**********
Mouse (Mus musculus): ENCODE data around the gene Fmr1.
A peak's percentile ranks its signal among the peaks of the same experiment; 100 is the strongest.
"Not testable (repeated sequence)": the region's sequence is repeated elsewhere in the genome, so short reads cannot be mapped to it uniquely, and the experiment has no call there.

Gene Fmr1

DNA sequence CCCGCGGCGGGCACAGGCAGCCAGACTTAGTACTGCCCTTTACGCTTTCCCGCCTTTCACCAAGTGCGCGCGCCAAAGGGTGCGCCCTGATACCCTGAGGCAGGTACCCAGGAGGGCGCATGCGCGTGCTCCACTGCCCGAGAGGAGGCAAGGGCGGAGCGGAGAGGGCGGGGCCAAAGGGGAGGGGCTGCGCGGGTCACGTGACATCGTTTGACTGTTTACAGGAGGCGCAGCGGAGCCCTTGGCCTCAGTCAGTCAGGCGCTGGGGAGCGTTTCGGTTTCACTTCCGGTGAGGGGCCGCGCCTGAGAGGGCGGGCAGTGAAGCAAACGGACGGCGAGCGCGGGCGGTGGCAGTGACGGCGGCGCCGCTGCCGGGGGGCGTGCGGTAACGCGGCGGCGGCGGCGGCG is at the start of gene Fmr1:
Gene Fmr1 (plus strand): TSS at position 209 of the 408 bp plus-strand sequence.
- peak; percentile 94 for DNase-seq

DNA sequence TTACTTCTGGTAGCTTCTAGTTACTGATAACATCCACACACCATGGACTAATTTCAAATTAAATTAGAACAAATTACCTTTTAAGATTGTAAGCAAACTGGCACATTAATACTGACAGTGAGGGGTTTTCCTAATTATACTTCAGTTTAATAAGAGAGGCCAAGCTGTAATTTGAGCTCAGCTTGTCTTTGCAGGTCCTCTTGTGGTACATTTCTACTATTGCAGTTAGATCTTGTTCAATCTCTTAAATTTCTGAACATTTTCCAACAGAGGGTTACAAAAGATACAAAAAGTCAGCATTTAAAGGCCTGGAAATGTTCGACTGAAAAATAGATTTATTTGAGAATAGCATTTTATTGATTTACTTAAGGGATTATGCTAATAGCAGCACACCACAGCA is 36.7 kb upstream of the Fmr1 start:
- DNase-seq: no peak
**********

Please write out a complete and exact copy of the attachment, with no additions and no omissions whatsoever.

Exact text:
Mouse (Mus musculus): ENCODE data around the gene Fmr1.
A peak's percentile ranks its signal among the peaks of the same experiment; 100 is the strongest.
"Not testable (repeated sequence)": the region's sequence is repeated elsewhere in the genome, so short reads cannot be mapped to it uniquely, and the experiment has no call there.

Gene Fmr1

DNA sequence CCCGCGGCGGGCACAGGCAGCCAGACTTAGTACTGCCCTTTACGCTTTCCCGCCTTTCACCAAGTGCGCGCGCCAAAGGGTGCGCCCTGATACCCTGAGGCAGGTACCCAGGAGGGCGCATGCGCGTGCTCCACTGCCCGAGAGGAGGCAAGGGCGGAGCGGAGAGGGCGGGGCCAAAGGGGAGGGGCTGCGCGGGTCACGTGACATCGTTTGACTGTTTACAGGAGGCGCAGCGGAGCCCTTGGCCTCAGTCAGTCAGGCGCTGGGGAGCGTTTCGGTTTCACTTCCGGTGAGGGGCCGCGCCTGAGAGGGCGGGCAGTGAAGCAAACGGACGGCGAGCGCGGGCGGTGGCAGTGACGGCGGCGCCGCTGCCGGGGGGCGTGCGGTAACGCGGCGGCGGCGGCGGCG is at the start of gene Fmr1:
Gene Fmr1 (plus strand): TSS at position 209 of the 408 bp plus-strand sequence.
- peak; percentile 94 for DNase-seq

DNA sequence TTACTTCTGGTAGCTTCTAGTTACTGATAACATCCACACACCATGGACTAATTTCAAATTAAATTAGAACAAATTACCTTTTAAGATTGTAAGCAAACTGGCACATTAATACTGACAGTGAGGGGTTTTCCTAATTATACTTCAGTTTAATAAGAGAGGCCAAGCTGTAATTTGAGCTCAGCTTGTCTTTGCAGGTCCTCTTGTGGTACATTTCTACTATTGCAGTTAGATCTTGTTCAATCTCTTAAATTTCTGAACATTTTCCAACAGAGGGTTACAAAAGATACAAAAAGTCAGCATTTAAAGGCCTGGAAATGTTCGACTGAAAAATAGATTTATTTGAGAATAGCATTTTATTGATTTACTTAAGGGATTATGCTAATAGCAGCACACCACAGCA is 36.7 kb upstream of the Fmr1 start:
- DNase-seq: no peak